DV&M Market Index: Does High Household Penetration Equal High Value?Back to News
Given the choice, any publisher would take higher household penetration over lower penetration, but does higher household penetration directly result in higher newspaper value? This question is as difficult to answer as are the causes and effects of varying household penetration.
In our experience, generally speaking, household penetration is less of a factor in value if the newspaper publishes in an isolated market as compared with a more competitive market. Lower penetration requires additional expenditures on non-subscriber products, but newspaper operations in lower penetration markets generally garner advertising revenue–as a percentage of retail sales–equivalent to similar markets where the newspaper has somewhat higher penetration. Low penetration becomes a significant factor, however, in highly competitive markets such as the few remaining multi-daily newspaper cities and suburban and exurban markets. In these situations a change of 10 percentage points in household penetration can make a difference in the purchase price EBITDA multiple of as much as two multiple points.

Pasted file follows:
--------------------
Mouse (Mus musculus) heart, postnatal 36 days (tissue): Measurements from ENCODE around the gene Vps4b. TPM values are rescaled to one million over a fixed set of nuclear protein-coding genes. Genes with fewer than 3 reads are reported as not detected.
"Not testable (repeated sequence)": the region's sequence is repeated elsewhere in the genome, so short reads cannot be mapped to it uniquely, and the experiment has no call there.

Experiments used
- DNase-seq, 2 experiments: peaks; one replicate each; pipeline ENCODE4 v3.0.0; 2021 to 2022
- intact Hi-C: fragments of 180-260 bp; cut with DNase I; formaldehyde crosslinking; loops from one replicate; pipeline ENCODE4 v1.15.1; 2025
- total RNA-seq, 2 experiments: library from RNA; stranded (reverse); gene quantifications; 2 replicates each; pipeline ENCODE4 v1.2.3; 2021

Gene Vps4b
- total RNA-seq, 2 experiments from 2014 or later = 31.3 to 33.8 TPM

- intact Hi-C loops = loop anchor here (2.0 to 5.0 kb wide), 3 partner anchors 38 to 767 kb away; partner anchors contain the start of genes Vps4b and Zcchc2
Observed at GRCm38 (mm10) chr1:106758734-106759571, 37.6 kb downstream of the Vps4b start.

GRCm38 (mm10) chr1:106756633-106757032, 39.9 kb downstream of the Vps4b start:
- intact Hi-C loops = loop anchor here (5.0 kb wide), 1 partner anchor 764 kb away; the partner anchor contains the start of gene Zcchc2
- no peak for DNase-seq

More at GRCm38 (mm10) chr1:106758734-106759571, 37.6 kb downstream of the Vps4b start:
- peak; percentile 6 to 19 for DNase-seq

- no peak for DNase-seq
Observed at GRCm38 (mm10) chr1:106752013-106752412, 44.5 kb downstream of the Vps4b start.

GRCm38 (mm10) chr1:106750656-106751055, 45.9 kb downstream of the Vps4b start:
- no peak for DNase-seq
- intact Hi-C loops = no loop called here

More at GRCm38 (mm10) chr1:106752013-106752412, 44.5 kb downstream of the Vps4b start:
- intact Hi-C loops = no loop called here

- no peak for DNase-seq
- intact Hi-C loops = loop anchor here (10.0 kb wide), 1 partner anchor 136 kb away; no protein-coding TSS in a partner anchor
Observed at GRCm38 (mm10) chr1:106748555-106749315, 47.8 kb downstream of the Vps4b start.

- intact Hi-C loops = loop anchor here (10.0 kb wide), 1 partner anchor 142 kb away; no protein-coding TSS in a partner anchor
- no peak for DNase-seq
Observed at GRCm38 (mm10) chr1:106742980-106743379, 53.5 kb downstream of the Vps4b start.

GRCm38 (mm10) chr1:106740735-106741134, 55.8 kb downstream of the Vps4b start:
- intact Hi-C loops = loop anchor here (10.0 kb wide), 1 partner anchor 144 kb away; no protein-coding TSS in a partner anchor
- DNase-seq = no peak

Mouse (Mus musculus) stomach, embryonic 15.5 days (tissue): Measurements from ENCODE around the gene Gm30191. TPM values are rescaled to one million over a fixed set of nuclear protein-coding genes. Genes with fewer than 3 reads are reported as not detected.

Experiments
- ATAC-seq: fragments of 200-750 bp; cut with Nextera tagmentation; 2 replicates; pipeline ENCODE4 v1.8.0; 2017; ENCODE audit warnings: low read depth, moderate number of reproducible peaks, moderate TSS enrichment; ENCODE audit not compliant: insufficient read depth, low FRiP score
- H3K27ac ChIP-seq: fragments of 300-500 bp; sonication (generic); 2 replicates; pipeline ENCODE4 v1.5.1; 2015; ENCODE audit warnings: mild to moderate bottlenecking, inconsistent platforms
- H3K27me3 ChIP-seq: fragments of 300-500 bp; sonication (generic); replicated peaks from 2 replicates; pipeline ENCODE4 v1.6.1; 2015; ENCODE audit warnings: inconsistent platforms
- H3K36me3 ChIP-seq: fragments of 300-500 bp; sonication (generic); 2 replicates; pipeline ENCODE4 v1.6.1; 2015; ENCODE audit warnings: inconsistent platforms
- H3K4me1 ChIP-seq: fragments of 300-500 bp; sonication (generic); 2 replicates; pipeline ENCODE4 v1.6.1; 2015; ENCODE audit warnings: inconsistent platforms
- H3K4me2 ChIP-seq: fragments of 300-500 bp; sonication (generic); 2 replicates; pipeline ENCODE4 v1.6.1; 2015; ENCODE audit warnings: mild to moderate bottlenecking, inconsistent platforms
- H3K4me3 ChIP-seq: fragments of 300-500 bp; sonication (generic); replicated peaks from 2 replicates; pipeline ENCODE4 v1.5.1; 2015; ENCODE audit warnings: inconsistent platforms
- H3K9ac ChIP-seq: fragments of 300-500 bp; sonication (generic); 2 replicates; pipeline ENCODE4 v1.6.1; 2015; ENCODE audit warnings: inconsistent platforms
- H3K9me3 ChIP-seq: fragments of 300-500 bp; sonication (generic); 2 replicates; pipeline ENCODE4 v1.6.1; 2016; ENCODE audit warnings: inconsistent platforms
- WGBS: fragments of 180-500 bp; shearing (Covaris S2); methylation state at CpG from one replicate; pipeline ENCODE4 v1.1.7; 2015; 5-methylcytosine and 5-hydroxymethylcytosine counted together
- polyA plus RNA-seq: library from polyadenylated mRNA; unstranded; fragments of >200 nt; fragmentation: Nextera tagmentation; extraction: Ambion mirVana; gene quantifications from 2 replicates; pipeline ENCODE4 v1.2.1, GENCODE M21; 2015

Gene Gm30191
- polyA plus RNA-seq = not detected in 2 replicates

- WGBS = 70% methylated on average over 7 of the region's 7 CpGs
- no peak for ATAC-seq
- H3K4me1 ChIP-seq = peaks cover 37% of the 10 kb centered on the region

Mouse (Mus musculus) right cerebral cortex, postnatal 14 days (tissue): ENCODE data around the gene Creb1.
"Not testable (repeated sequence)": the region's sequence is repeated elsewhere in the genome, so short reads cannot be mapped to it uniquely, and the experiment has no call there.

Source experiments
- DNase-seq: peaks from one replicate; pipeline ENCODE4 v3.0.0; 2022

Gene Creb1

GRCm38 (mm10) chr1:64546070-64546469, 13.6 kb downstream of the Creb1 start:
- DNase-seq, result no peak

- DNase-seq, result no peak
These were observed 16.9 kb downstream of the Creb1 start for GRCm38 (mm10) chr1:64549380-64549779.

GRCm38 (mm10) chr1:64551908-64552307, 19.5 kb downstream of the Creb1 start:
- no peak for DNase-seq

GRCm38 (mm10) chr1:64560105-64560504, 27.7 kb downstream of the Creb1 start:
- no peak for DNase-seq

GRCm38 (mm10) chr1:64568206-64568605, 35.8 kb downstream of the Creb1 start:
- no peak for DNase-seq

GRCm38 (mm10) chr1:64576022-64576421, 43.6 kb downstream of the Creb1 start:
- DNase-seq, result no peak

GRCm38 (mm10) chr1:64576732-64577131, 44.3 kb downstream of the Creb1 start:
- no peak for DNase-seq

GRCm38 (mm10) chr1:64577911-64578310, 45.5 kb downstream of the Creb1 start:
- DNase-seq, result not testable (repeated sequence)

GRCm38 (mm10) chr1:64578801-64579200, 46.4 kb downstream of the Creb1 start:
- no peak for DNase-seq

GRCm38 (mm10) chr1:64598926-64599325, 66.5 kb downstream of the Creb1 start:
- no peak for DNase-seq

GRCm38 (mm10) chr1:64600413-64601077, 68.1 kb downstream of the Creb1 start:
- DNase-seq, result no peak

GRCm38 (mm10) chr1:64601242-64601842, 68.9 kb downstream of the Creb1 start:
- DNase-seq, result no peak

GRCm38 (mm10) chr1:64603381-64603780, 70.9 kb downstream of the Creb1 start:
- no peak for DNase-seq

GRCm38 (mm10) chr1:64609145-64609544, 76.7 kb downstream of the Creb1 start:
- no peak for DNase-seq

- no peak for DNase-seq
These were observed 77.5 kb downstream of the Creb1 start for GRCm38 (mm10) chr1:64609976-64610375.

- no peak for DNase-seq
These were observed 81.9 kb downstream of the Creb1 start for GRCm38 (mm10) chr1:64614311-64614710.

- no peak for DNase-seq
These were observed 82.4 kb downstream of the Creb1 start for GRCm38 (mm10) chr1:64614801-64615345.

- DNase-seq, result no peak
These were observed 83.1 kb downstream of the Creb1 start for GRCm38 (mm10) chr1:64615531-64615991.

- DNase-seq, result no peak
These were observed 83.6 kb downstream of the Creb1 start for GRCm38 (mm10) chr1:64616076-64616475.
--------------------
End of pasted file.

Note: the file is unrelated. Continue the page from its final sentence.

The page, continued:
DV&M has developed a comprehensive system for ranking the attractiveness of newspaper markets that takes into account a broad range of critical factors. In addition to the newspapers’ household penetration, these factors include growth trends, demographic characteristics, the competitive landscape, and subjective factors relevant to newspapers. The more than 150 factors that make up the DV&M Market Index were identified with the firm’s 25 years of experience in tracking newspaper markets, as well as our close interaction with the industry’s key executives involved in newspaper mergers and acquisitions.
The DV&M Market Index’s current top 10 newspaper markets in the country are identified in the chart below, along with their current home county penetration. Only one of our top ten markets has home county penetration in excess of the U.S. average of 48% daily household penetration. This appears to support the argument that penetration is not the most important factor in the value of a newspaper. We would quickly add that five of our top 10 markets have significant numbers of college students, which often skews household penetration numbers, and most of these top markets are growing at a rate faster than the national average, which usually results in a lag in between household growth and circulation growth.